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  1. The noradrenergic and cholinergic modulation of functionally distinct regions of the brain has become one of the primary organizational principles behind understanding the contribution of each system to the diversity of neural computation in the central nervous system. Decades of work has shown that a diverse family of receptors, stratified across different brain regions, and circuit-specific afferent and efferent projections play a critical role in helping such widespread neuromodulatory systems obtain substantial heterogeneity in neural information processing. This review briefly discusses the anatomical layout of both the noradrenergic and cholinergic systems, as well as the types and distributions of relevant receptors for each system. Previous work characterizing the direct and indirect interaction between these two systems is discussed, especially in the context of higher order cognitive functions such as attention, learning, and the decision-making process. Though a substantial amount of work has been done to characterize the role of each neuromodulator, a cohesive understanding of the region-specific cooperation of these two systems is not yet fully realized. For the field to progress, new experiments will need to be conducted that capitalize on the modular subdivisions of the brain and systematically explore the role of norepinephrine and acetylcholine in each ofmore »these subunits and across the full range of receptors expressed in different cell types in these regions.« less
  2. Abstract

    There is a great interest in low-cost, versatile microfluidic platforms of which the fabrication processes are rapid, straightforward, and translatable to industrial mass productions. In addition, it is beneficial for microfluidic devices to be reconfigurable in the field, so that multiple functions can be realized by a minimum number of devices. Here, we present a versatile acrylic-tape platform which allows highly accessible rapid prototyping of microfluidic devices, as well as device reconfiguration to realize different functions. The clean-room-free fabrication and sealing process only requires a laser cutter, acrylic, and tapes and can be done by an untrained person in the field. We experimentally characterized the relationship between the capillary flow speed and the channel height, the latter of which can be well controlled by the fabrication process. Reconfiguration of microfluidic functions was demonstrated on a single acrylic-tape device, thanks to the reversible sealing enabled by functional tapes. Different pumping mechanisms, including on-chip pumps for better portability and syringe pumps for precise fluid control, have been employed for the demonstration of two-phase flow and droplet generation, respectively. The low-cost and versatile acrylic-tape microfluidic devices are promising tools for applications in a wide range of fields, especially for point-of-care biomedical andmore »clinical applications.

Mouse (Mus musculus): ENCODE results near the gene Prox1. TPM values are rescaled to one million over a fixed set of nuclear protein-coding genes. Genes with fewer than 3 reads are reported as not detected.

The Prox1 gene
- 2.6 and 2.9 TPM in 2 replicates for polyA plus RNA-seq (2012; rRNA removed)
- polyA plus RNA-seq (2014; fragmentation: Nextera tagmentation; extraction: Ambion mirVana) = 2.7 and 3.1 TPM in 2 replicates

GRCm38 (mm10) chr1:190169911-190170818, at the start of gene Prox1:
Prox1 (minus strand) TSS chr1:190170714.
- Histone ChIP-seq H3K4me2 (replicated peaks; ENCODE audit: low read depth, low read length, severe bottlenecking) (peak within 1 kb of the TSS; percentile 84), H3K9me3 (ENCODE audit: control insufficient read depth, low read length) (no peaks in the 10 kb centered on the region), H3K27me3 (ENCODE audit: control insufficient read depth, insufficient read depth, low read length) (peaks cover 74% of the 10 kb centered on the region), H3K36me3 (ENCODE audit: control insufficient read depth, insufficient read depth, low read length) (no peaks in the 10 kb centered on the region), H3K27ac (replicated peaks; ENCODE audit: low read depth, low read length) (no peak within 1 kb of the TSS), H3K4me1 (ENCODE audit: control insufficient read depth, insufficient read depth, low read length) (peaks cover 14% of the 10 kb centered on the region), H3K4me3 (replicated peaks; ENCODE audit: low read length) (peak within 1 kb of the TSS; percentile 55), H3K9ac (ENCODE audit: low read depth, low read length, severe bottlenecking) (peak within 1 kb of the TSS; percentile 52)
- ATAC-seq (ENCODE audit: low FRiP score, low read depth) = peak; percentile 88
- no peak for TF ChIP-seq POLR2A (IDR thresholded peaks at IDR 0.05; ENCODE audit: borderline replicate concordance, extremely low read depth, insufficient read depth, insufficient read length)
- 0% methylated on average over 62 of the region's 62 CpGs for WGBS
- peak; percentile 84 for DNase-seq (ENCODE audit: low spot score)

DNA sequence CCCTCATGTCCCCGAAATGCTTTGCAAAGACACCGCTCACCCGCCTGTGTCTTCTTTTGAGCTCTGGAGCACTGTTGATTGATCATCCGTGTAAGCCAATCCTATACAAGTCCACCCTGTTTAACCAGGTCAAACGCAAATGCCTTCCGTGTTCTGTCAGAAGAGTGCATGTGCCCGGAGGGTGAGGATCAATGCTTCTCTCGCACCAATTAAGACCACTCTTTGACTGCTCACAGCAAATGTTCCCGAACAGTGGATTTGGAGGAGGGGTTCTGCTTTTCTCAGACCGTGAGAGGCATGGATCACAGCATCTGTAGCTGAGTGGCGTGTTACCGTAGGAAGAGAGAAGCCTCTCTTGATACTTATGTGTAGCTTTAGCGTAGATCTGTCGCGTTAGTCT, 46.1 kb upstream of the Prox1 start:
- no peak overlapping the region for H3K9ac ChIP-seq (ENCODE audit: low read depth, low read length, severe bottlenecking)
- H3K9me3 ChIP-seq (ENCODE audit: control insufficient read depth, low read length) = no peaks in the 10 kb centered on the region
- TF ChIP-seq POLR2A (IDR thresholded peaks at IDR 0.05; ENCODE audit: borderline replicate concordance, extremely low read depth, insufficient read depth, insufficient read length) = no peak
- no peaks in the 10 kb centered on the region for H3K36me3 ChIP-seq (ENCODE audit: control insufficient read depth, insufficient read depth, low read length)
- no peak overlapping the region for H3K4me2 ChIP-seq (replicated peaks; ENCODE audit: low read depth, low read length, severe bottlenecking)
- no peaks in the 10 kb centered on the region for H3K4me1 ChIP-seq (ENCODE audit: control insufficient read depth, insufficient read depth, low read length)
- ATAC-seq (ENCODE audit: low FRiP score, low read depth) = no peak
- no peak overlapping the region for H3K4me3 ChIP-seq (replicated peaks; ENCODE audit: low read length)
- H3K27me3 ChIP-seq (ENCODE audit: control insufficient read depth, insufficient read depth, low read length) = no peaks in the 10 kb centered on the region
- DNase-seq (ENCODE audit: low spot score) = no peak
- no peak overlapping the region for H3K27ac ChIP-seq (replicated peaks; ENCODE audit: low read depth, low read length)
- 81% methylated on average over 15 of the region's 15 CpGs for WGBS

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  3. Abstract

    Magnetic skyrmions are topologically nontrivial chiral spin textures that have potential applications in next‐generation energy‐efficient and high‐density spintronic devices. In general, the chiral spins of skyrmions are stabilized by the noncollinear Dzyaloshinskii–Moriya interaction (DMI), originating from the inversion symmetry breaking combined with the strong spin–orbit coupling (SOC). Here, the strong SOC from topological insulators (TIs) is utilized to provide a large interfacial DMI in TI/ferrimagnet heterostructures at room temperature, resulting in small‐size (radius ≈ 100 nm) skyrmions in the adjacent ferrimagnet. Antiferromagnetically coupled skyrmion sublattices are observed in the ferrimagnet by element‐resolved scanning transmission X‐ray microscopy, showing the potential of a vanishing skyrmion Hall effect and ultrafast skyrmion dynamics. The line‐scan spin profile of the single skyrmion shows a Néel‐type domain wall structure and a 120 nm size of the 180° domain wall. This work demonstrates the sizable DMI and small skyrmions in TI‐based heterostructures with great promise for low‐energy spintronic devices.